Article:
Tony Blair tells Building Awards audience that designers and contractors must set the highest standards.
Tony Blair this week launched a crusade to improve the design and quality of public buildings so that they recalled the Edwardian era of civic pride.

In his first speech about the industry as prime minister, Blair revealed that he has ordered Cabinet Office minister Mo Mowlam and Treasury chief secretary Andrew Smith to find ways to “improve the quality and design of public sector buildings and to modernise the procurement process”. Blair’s four-minute address was recorded in support of the 2000 Building Awards, and was due to be broadcast to an audience of 1300 industry leaders at Tuesday’s dinner.

In the most impassioned part of his speech, Blair harked back to the beginning of the last century when schools and town halls were built that the community was proud of. He added: “I would like to return to that sense of civic pride when we construct our public buildings.”

Linking the quality of buildings to the services they provided, Blair said: “Children learn better in schools that are well-designed. Patients can be treated better – indeed recover more quickly – in hospitals that have been built to the highest standards. Better designed public spaces can contribute to the fight against crime, and good quality social housing is vital to meet the needs and aspirations of individuals and their families in the 21st century.”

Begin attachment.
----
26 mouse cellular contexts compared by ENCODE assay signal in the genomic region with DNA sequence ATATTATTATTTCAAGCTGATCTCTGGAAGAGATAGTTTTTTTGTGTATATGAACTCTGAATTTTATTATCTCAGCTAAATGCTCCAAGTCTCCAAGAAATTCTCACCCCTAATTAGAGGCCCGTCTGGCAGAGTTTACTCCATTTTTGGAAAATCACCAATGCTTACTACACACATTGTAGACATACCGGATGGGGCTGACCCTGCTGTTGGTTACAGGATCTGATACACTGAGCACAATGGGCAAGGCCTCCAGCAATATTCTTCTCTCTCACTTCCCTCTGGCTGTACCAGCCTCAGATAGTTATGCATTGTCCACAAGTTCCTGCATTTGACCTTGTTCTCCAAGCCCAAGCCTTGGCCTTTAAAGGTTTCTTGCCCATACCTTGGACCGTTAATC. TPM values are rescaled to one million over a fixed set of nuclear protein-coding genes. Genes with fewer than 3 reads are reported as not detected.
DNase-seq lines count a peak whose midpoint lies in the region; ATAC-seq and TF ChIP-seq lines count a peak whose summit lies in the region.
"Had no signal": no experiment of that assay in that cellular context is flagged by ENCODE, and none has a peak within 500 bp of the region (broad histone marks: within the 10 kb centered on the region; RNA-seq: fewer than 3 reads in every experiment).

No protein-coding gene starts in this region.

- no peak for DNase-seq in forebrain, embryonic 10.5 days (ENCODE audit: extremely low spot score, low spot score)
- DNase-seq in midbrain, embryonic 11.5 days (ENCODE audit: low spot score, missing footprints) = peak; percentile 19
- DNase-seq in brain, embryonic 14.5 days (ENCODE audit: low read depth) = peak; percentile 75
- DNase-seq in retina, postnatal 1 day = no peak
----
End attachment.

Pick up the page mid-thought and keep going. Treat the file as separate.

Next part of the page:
Blair added that he and deputy prime minister John Prescott were delighted by the progress of the Egan revolution but chided small firms resistant to change.

The UK has some of the world’s most-respected architects, contractors, suppliers and material firms

Tony Blair

He said: “So far, it’s been mainly the larger firms that have got involved in Rethinking Construction initiatives. We want all firms, large and small, to seize the opportunities.” In response to those who thought that Egan was a fad, Blair warned: “We have to recognise that continuous change will always be part of our culture.”

The prime minister encouraged the industry to embrace e-commerce, “to use this knowledge economy to refresh and revitalise the work that you do”. He added: “It’s going to be an indivisible part of the way that all businesses work.” Blair also addressed a criticism that industry leaders have made privately – that he has failed to acknowledge the contribution that construction makes to the economy.

Blair said the UK had “some of the world’s most-respected and best-known architects, world-class contractors, suppliers and material manufacturers”. He said it was right that the construction industry “should have its own Oscar ceremony [the Building Awards] to recognise the people that are doing so much to improve the way they work and to make better products”.